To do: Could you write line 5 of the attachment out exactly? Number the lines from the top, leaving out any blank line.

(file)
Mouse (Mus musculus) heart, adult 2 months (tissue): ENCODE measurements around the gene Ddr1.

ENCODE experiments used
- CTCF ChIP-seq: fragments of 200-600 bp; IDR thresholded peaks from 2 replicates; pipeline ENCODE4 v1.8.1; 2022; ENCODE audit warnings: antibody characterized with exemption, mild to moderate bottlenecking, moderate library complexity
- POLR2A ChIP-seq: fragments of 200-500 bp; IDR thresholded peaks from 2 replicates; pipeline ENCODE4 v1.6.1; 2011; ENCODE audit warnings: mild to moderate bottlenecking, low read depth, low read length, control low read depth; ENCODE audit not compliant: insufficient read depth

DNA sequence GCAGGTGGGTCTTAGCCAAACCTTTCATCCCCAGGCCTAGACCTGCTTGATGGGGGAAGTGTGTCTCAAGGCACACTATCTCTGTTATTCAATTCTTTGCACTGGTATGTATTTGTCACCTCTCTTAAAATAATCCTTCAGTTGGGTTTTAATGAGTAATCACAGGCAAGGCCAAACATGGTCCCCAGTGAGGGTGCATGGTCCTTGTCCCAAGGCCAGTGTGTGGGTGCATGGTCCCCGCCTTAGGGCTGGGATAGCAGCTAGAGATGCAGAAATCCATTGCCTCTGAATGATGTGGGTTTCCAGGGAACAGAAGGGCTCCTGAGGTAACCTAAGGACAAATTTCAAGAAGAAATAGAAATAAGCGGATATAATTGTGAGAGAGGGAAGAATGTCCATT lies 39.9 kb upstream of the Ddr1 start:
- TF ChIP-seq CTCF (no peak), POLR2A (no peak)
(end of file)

DNA sequence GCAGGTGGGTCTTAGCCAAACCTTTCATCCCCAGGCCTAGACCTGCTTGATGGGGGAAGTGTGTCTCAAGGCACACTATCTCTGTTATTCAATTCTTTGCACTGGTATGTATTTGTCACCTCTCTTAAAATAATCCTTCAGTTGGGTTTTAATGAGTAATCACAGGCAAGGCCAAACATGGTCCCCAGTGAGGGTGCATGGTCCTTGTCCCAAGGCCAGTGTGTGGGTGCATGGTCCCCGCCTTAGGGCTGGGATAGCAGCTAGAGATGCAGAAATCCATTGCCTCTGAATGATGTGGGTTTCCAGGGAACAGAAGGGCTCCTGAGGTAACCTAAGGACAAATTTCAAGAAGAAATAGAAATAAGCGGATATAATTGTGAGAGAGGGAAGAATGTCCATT lies 39.9 kb upstream of the Ddr1 start: